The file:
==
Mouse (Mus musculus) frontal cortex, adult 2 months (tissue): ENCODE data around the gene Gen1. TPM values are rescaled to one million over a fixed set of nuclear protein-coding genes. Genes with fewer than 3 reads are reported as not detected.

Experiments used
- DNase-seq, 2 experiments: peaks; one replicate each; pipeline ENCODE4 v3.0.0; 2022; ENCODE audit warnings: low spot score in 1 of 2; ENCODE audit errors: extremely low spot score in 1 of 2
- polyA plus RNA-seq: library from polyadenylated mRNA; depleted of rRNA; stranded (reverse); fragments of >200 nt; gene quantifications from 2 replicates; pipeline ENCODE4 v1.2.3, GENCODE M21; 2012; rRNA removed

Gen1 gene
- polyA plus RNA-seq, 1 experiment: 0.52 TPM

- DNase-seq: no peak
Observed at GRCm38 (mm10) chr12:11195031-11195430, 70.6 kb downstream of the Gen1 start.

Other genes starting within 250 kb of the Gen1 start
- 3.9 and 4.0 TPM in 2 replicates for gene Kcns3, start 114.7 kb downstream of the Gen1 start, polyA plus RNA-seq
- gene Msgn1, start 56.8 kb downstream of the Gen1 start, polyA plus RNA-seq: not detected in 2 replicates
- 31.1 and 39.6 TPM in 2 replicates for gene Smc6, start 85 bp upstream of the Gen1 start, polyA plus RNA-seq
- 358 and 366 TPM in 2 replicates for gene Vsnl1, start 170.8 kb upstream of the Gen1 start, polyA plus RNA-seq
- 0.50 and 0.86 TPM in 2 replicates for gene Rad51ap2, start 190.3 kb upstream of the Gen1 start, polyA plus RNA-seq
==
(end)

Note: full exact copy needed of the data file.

Mouse (Mus musculus) frontal cortex, adult 2 months (tissue): ENCODE data around the gene Gen1. TPM values are rescaled to one million over a fixed set of nuclear protein-coding genes. Genes with fewer than 3 reads are reported as not detected.

Experiments used
- DNase-seq, 2 experiments: peaks; one replicate each; pipeline ENCODE4 v3.0.0; 2022; ENCODE audit warnings: low spot score in 1 of 2; ENCODE audit errors: extremely low spot score in 1 of 2
- polyA plus RNA-seq: library from polyadenylated mRNA; depleted of rRNA; stranded (reverse); fragments of >200 nt; gene quantifications from 2 replicates; pipeline ENCODE4 v1.2.3, GENCODE M21; 2012; rRNA removed

Gen1 gene
- polyA plus RNA-seq, 1 experiment: 0.52 TPM

- DNase-seq: no peak
Observed at GRCm38 (mm10) chr12:11195031-11195430, 70.6 kb downstream of the Gen1 start.

Other genes starting within 250 kb of the Gen1 start
- 3.9 and 4.0 TPM in 2 replicates for gene Kcns3, start 114.7 kb downstream of the Gen1 start, polyA plus RNA-seq
- gene Msgn1, start 56.8 kb downstream of the Gen1 start, polyA plus RNA-seq: not detected in 2 replicates
- 31.1 and 39.6 TPM in 2 replicates for gene Smc6, start 85 bp upstream of the Gen1 start, polyA plus RNA-seq
- 358 and 366 TPM in 2 replicates for gene Vsnl1, start 170.8 kb upstream of the Gen1 start, polyA plus RNA-seq
- 0.50 and 0.86 TPM in 2 replicates for gene Rad51ap2, start 190.3 kb upstream of the Gen1 start, polyA plus RNA-seq